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Third-party liability, hull & Co - Which insurance makes sense for you?

You’ve bought the boat, you’ve found a charming mooring and you’re ready to get out onto the water. But what if it doesn’t all go to plan? 
Dirk Hilcken from Pantaenius explains which four insurances are the most important for boat owners. For him, liability and hull insurance are indispensable, but he also recommends insurance against accident and legal expenses.  Discover why:


Whilst there is actually no obligation to take out liability insurance in Germany, I strongly advise every boat owner to insure themselves against the claims of third parties. Even a little bump in the harbour, scratching the hull of the person next to you, can be expensive. As soon as a third party makes a claim against you - whether justified or not - your insurance provider will take care of the problem. If one of the passengers on board is injured, this is also a case for liability.

A special condition arises when the boat is on a trailer and is being towed. Trailers for sports equipment, such as boats, have a green licence plate and are covered under the liability insurance of the car towing the trailer. However, that’s only whilst the trailer is coupled to the vehicle! If the trailer is uncoupled, it is no longer insured under the towing vehicle’s policy. If, for example, a parked trailer starts to roll downhill and damages another car, the person who parked the trailer is liable. Trailer liability insurance, which is issued to the owner of the trailer, protects you from this.  Those who take part in regattas are obliged to show their liability insurance policy but also in almost all harbours, marinas and boat storage facilities, a boat can not be moored without this insurance cover. 

The countries around the Mediterranean Sea also require a valid third party insurance policy.

Conclusion: You can't sail a boat without third party liability.  


To be insured against damage to your own boat, you will need hull insurance. This covers total loss, partial damage, and also salvage and wreck removal after damage has occurred. The terms and conditions of the various insurances are very different; so make sure you do your research and read the small print. One such example and a good question to ask: Are the consequential damages of construction defects and wear and tear also insured?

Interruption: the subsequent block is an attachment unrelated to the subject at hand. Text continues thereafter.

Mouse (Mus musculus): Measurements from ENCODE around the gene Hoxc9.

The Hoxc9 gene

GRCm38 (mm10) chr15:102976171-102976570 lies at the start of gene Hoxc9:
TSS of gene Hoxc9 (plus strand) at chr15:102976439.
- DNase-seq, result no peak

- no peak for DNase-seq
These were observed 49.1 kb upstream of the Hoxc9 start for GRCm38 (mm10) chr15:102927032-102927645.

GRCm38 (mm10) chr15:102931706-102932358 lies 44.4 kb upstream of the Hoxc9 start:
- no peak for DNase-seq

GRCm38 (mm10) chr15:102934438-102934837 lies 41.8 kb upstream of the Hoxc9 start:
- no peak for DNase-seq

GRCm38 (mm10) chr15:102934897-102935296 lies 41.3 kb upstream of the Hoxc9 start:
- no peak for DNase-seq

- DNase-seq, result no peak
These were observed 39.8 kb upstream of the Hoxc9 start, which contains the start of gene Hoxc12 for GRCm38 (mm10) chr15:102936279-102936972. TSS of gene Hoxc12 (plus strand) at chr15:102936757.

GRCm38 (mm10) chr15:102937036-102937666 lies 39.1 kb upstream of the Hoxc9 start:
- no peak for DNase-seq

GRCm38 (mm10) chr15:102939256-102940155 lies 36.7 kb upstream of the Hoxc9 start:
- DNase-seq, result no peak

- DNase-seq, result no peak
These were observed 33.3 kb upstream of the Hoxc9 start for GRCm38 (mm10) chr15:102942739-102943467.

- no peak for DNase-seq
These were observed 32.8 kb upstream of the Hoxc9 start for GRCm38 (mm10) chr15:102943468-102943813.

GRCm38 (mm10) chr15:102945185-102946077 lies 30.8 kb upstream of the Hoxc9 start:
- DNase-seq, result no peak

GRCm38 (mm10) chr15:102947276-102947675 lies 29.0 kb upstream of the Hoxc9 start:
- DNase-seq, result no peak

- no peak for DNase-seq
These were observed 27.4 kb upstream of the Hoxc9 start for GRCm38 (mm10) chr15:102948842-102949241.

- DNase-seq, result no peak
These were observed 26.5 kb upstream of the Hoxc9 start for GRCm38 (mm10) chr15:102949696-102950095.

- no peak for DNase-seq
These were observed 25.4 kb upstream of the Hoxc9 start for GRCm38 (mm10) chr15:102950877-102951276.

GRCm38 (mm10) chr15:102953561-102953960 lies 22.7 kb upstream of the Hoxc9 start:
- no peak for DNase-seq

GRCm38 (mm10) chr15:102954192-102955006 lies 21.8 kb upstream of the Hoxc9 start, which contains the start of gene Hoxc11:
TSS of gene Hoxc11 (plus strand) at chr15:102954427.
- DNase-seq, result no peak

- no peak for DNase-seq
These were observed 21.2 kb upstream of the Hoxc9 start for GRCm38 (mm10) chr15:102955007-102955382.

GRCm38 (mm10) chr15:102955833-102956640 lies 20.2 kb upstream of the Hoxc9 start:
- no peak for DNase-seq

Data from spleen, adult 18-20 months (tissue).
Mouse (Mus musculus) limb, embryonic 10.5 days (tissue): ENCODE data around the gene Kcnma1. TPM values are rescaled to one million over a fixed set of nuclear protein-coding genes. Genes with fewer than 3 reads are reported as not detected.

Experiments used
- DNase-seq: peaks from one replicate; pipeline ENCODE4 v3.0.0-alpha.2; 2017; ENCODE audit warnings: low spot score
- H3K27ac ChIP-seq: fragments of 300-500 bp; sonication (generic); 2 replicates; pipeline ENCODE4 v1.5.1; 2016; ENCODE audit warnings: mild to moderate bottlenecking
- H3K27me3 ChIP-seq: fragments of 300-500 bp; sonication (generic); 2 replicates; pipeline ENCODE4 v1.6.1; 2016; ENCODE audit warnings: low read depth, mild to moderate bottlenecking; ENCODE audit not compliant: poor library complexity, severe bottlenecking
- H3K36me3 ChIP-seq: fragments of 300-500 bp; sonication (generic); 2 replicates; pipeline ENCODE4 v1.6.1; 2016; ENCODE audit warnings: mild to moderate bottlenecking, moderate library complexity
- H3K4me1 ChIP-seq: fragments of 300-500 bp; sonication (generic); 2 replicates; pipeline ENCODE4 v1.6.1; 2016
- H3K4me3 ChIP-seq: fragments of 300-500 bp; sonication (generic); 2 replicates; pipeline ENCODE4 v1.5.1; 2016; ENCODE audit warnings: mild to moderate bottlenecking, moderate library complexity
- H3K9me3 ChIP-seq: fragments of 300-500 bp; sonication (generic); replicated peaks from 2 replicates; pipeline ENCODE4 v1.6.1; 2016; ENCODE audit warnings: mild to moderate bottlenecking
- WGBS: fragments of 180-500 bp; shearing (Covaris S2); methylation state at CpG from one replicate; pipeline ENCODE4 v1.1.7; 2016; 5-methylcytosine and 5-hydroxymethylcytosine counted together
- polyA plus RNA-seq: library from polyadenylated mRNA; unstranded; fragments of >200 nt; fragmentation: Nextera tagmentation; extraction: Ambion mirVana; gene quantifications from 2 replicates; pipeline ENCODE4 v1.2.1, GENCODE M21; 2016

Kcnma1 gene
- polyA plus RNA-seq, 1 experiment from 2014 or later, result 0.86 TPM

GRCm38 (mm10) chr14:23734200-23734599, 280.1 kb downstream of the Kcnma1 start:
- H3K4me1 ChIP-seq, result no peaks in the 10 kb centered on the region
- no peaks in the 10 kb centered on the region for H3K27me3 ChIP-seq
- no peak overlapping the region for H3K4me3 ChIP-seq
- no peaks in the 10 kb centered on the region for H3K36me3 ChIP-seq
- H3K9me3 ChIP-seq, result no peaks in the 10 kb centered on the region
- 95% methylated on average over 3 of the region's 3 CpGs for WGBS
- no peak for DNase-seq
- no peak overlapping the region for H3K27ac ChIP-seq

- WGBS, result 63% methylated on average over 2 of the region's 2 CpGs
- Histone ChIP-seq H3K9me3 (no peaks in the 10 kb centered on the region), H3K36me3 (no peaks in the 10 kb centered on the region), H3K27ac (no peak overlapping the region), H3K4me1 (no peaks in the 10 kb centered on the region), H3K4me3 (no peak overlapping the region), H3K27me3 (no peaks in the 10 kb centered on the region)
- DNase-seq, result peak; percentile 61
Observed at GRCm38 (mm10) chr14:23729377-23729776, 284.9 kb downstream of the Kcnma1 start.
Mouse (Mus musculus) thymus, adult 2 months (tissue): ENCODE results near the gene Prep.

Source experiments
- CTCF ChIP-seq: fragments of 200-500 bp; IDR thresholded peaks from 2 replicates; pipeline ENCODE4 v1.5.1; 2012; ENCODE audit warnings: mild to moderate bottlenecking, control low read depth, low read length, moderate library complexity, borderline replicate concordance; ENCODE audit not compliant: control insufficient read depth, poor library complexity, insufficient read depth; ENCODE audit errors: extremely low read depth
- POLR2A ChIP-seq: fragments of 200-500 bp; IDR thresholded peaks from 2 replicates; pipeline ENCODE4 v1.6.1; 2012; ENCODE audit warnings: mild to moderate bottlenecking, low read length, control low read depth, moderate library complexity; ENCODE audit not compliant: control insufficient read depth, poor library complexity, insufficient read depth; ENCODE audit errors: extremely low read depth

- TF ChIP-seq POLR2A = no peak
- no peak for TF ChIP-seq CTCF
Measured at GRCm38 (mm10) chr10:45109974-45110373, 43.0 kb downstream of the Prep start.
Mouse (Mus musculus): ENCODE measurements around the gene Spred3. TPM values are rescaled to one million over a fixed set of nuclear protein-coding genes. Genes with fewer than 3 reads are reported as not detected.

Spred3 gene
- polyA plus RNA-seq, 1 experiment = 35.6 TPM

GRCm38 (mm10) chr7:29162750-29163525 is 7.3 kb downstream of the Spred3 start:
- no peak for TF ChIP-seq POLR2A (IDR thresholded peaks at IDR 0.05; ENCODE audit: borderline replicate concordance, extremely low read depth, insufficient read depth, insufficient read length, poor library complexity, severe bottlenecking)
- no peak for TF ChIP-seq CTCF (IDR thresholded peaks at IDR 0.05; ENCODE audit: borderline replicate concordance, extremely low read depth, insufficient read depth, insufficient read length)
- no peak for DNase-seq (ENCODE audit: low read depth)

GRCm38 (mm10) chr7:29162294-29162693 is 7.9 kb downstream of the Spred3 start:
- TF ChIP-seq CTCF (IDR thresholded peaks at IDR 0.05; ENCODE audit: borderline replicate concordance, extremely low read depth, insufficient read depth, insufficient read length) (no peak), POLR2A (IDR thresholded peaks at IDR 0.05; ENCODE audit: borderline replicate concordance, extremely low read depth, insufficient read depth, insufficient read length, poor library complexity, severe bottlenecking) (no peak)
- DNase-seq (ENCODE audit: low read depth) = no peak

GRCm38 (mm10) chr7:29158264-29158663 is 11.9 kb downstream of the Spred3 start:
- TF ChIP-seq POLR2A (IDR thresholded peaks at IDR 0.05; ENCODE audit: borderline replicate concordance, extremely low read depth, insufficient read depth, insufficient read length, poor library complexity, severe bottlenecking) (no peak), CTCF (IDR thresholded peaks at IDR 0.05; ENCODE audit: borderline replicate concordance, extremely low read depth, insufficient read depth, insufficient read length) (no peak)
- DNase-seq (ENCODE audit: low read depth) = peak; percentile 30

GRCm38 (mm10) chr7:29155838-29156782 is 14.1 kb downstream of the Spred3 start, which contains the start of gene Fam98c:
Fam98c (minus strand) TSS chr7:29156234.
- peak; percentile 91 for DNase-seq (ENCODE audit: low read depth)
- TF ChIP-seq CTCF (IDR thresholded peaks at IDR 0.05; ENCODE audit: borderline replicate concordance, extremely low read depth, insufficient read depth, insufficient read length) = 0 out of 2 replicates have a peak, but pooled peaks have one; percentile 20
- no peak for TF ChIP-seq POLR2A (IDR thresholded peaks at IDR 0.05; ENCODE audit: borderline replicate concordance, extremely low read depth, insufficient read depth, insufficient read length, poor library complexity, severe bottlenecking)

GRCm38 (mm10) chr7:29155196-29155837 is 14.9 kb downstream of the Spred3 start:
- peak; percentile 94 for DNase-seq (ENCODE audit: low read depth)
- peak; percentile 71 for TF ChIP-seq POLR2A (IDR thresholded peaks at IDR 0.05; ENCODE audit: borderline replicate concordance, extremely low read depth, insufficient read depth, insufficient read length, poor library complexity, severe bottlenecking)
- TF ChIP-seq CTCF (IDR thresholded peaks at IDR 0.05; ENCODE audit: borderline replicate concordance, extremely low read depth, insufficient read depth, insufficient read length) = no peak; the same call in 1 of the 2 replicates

If you buy a modern dinghy cruiser, for example, you should always choose a fully comprehensive insurance policy that insures the fixed value of the vessel within the framework of the fixed rate. Individual contract components, such as "new for old" and the proverbial "fixed rate", should always be explained in detail before taking out an insurance policy and the small print in the contract should be read very carefully.  

In addition to hull insurance, everything that belongs to the boat is also insured – from the VHF radio to the galley pots and pans. And the trailer should also be included in the hull insurance, at replacement value. You can't buy old trailers, and you really wouldn’t want one!


If you’re considering accident insurance, find out beforehand whether other insurance policies you may already have in place for your family provide the necessary protection. If not, it makes sense to take out accident insurance - especially for young, athletic sailors who move rapidly across the water in foiling boats!

Anyone who enjoys sporting activities with a larger crew should also consider taking out such insurance in order to be able to at least financially mitigate any injuries and pain when, for example, a finger is accidentally pulled through a block.  

Did you know, one of the most common claims against accident insurance is a fall from a ladder or a rack whilst the boat is in winter storage?


If you are buying a new boat from a shipyard or planning a complicated, elaborate refit of an old yacht, you should consider taking out insurance for legal expenses, and look for a policy that also covers contract law. When contracts are being concluded for large sums of money, involving many different aspects of work, it is advisable to take out cover against possible disputes. Once your new boat has been delivered and everything is working perfectly, the insurance can be cancelled after one or two years.


No sooner is the season coming to an end than the first shocking news arrives of boatshed fires and ships blowing off their storage racks in violent gales, burying the ship next to them. "Storm damage in which one's own ship affects others is an act of God," explains Dirk Hilcken.

"You are not liable for the damage your ship causes without your own doing. In that instance, it is a case for the respective hull insurance." And damage to one's own boat caused by a fire in winter storage is also a case for the hull insurance. "In such a circumstance, it is very important that not only the boat, but also the salvage is insured," emphasises Dirk Hilcken. "A burnt-out boat is a total loss that has to be salvaged and transported away as hazardous waste. If the salvage costs are not included in the hull insurance, the high psychological burden of losing one's own boat is compounded by the high disposal costs.”

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